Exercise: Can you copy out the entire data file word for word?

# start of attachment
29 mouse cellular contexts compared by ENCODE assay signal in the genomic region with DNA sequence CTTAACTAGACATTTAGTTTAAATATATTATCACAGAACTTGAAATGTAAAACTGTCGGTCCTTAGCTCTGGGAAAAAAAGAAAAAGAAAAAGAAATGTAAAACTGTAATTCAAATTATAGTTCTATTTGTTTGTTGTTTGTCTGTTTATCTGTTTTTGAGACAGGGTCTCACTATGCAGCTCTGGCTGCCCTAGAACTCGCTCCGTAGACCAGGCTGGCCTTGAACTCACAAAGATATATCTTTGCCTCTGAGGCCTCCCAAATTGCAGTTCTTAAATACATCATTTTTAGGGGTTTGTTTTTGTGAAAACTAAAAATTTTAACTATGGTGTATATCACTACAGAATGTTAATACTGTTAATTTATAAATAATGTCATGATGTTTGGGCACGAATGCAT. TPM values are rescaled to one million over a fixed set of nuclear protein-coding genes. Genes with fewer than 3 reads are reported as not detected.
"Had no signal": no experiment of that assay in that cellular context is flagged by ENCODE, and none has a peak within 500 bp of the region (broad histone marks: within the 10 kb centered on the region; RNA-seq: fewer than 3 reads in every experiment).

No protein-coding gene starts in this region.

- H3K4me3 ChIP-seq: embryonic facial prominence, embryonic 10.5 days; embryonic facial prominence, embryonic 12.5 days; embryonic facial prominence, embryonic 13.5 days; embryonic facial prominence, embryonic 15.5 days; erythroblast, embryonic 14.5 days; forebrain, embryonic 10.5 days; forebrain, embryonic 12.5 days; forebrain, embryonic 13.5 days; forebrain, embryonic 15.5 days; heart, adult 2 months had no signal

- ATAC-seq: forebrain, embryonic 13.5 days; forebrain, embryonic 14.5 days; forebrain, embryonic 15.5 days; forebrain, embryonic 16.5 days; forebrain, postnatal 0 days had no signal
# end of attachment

29 mouse cellular contexts compared by ENCODE assay signal in the genomic region with DNA sequence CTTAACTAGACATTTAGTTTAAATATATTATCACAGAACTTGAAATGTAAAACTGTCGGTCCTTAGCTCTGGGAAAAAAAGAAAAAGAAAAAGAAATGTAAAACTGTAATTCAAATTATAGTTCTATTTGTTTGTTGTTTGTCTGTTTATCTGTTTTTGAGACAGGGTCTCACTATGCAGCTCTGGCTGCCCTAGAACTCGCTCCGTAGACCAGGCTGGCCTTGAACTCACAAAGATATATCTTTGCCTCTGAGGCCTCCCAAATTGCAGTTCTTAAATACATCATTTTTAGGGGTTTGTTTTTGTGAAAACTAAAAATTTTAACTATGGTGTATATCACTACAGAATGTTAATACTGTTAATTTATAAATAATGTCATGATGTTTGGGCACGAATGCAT. TPM values are rescaled to one million over a fixed set of nuclear protein-coding genes. Genes with fewer than 3 reads are reported as not detected.
"Had no signal": no experiment of that assay in that cellular context is flagged by ENCODE, and none has a peak within 500 bp of the region (broad histone marks: within the 10 kb centered on the region; RNA-seq: fewer than 3 reads in every experiment).

No protein-coding gene starts in this region.

- H3K4me3 ChIP-seq: embryonic facial prominence, embryonic 10.5 days; embryonic facial prominence, embryonic 12.5 days; embryonic facial prominence, embryonic 13.5 days; embryonic facial prominence, embryonic 15.5 days; erythroblast, embryonic 14.5 days; forebrain, embryonic 10.5 days; forebrain, embryonic 12.5 days; forebrain, embryonic 13.5 days; forebrain, embryonic 15.5 days; heart, adult 2 months had no signal

- ATAC-seq: forebrain, embryonic 13.5 days; forebrain, embryonic 14.5 days; forebrain, embryonic 15.5 days; forebrain, embryonic 16.5 days; forebrain, postnatal 0 days had no signal